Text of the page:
United Way of Central Carolinas approved 2013-14 allocations Thursday, giving increases to 26 charities and decreases for 18 that had programs out of step with the agency’s focus.
In all, the agency gave out $16.5 million in donor dollars to 84 partner charities, including an estimated $1 million taken from a reserve fund set up for emergencies. It’s the third year in a row the agency has taken money from reserves, as it deals with the impact of the economic downturn.
Agency officials said the reserve fund has about $5 million in it.
In announcing the cuts to some programs, United Way was quick to point out that programs getting less money were not unworthy of support.
Instead, they either couldn’t show expected results or they weren’t aligned with United Way’s key focus areas: children and youth; health and mental health and housing and stability.
In a few cases, the programs that lost support were found to be duplications of programs offered by the government or other agencies.
Among those getting cuts: Charlotte’s American Red Cross; Arc of Mecklenburg County; Boy Scouts of Central NC (based in Albemarle); Boy Scouts Piedmont Council (in Gastonia); Habitat for Humanity Cabarrus; Legal Aid of NC; and the Urban League of Central Carolinas.
Some lost as little as 1 percent of their United Way money.
The Arc of Mecklenburg County, which works with the disabled, released a statement noting its cut of $52,661 amounted to 20 percent of the charity’s annual United Way allocation, and it would force the Arc’s board to set a new course in the coming year.
“This level of decrease in dollars is devastating for our small agency and consequently ends up hurting Mecklenburg County citizens with intellectual and developmental disabilities the most,” the statement said. “One thing is certain; change is inevitable for the Arc of Mecklenburg County. Now more than ever we need community support.”
Arc officials went a step further by asking its supporters to become involved in United Way’s money allocation process, so that they might have a say on behalf of the charity in future budgeting decisions.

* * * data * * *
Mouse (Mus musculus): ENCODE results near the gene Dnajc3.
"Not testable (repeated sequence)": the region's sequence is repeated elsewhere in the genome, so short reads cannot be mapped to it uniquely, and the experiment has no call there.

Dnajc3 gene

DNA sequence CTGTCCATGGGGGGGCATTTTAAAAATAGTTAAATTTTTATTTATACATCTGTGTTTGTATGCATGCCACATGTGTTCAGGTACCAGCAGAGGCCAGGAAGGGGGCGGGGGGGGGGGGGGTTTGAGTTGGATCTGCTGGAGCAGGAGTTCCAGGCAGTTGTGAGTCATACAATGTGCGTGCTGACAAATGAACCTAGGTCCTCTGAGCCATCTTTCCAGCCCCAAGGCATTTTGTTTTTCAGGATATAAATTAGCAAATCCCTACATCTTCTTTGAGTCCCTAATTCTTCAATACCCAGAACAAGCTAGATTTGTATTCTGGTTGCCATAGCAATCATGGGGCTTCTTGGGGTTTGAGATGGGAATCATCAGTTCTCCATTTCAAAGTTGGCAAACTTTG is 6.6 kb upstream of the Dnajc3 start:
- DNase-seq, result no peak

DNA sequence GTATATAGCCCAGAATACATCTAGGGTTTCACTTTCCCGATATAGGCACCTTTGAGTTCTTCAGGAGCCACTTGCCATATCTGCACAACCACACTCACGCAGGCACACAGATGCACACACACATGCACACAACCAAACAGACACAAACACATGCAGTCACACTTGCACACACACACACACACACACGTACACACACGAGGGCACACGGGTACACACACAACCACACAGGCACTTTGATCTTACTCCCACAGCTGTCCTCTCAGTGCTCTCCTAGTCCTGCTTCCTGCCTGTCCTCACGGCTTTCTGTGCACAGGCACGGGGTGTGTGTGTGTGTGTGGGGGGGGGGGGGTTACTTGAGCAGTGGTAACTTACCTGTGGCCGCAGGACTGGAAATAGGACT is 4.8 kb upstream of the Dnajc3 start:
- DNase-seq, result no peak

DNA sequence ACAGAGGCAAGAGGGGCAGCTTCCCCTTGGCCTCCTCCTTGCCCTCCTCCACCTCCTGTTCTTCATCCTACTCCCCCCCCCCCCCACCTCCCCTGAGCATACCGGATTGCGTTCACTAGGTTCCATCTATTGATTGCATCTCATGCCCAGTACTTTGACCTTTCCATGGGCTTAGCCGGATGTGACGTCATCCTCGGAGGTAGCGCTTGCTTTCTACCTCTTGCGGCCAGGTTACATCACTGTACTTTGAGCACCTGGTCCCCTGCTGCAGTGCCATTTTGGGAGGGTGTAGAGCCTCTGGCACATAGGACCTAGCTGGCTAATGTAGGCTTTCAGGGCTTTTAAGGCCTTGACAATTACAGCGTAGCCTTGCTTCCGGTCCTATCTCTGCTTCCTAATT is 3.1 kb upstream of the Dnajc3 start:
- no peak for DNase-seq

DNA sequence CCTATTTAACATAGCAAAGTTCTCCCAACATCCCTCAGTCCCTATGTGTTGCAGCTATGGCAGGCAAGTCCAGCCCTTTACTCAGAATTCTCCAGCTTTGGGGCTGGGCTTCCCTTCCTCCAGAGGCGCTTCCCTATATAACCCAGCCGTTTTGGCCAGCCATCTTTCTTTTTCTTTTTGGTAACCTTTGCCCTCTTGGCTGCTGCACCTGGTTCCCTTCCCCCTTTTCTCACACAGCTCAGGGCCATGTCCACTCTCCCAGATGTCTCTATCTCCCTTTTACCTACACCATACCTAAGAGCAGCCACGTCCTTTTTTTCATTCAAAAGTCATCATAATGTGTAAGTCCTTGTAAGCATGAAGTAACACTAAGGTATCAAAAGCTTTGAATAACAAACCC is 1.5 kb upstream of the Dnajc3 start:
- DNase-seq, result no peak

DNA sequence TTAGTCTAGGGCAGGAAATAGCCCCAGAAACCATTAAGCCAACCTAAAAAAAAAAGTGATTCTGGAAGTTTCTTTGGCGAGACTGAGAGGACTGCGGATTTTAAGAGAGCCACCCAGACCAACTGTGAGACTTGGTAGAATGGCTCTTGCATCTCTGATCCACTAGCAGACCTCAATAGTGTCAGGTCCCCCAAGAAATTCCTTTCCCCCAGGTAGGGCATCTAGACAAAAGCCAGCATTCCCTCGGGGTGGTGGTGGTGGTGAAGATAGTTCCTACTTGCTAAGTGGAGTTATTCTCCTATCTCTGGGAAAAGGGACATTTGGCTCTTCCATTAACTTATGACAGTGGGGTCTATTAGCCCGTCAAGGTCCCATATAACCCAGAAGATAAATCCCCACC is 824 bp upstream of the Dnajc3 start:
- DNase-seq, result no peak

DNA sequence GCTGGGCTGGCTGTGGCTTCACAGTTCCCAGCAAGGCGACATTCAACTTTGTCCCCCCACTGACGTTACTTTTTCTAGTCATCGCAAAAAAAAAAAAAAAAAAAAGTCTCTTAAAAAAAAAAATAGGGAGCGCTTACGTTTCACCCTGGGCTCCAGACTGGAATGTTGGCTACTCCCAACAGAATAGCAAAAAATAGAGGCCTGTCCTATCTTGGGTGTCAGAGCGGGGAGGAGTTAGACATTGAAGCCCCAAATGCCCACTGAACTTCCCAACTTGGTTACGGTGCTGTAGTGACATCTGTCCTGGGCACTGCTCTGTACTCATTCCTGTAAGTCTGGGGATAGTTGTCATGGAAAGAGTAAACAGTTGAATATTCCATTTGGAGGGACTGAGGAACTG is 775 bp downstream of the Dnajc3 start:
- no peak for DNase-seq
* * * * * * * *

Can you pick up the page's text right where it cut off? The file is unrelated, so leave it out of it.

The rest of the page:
One reason the Arc received a cut is a new United Way policy that says a charity can rely on United Way for no more than 40 percent of its money. The Arc relies on United Way for 67 percent of its money, officials said.
United Way officials said they met with charities hardest hit by cuts to help them understand the reasons and set a plan toward improved funding in the future.
“We had to make tough decisions, but that’s what our donors require of us,” said Marty O’Gorman, chair of the Community Investment Council for United Way.
“We received $1.2 million in funding requests that we could not meet. Based on funding criteria approved by the board, our volunteers focused on programs with the strongest results in serving at-risk and low-income individuals.”
Of the 26 nonprofits getting more money, NC MedAssist got the largest increase (up $59,000 to $390,000) for its Community Free Pharmacy. The program fills the gap created by a Medicaid funding shortfall.
The Mental Health Association of Central Carolinas got an additional $43,218 to expand suicide prevention and increase public safety through mental health training.
Charlotte Family Housing will receive an additional $30,000 to expand transitional housing for homeless families, which have been on the rise in Charlotte the past three years.
In all, the agency will get $300,000 from United Way next year.
“Obviously in the face of scarce resources, we appreciate and sympathize with the United Way in their willingness to make tough decisions and set community priorities toward working homeless families,” said Darren Ash of Charlotte Family Housing.
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